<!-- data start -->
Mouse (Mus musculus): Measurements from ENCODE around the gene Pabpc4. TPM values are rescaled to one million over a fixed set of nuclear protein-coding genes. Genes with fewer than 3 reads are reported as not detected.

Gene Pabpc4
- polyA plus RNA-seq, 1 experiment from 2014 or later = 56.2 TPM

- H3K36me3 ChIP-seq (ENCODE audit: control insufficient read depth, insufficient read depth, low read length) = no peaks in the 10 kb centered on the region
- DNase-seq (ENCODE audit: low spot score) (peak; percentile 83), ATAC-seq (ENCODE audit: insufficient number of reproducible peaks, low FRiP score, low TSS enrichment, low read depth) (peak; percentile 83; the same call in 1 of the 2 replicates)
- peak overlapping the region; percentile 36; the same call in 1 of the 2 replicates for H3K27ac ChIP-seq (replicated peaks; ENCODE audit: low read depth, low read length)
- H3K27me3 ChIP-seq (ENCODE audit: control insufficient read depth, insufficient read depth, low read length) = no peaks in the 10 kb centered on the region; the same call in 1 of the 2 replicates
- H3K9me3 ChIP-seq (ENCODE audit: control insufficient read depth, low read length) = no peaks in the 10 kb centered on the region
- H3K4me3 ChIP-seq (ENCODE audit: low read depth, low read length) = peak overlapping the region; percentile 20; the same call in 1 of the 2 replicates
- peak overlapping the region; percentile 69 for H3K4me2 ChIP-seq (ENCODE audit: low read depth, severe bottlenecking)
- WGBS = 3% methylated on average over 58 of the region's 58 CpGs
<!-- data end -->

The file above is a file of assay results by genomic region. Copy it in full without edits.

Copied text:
Mouse (Mus musculus): Measurements from ENCODE around the gene Pabpc4. TPM values are rescaled to one million over a fixed set of nuclear protein-coding genes. Genes with fewer than 3 reads are reported as not detected.

Gene Pabpc4
- polyA plus RNA-seq, 1 experiment from 2014 or later = 56.2 TPM

- H3K36me3 ChIP-seq (ENCODE audit: control insufficient read depth, insufficient read depth, low read length) = no peaks in the 10 kb centered on the region
- DNase-seq (ENCODE audit: low spot score) (peak; percentile 83), ATAC-seq (ENCODE audit: insufficient number of reproducible peaks, low FRiP score, low TSS enrichment, low read depth) (peak; percentile 83; the same call in 1 of the 2 replicates)
- peak overlapping the region; percentile 36; the same call in 1 of the 2 replicates for H3K27ac ChIP-seq (replicated peaks; ENCODE audit: low read depth, low read length)
- H3K27me3 ChIP-seq (ENCODE audit: control insufficient read depth, insufficient read depth, low read length) = no peaks in the 10 kb centered on the region; the same call in 1 of the 2 replicates
- H3K9me3 ChIP-seq (ENCODE audit: control insufficient read depth, low read length) = no peaks in the 10 kb centered on the region
- H3K4me3 ChIP-seq (ENCODE audit: low read depth, low read length) = peak overlapping the region; percentile 20; the same call in 1 of the 2 replicates
- peak overlapping the region; percentile 69 for H3K4me2 ChIP-seq (ENCODE audit: low read depth, severe bottlenecking)
- WGBS = 3% methylated on average over 58 of the region's 58 CpGs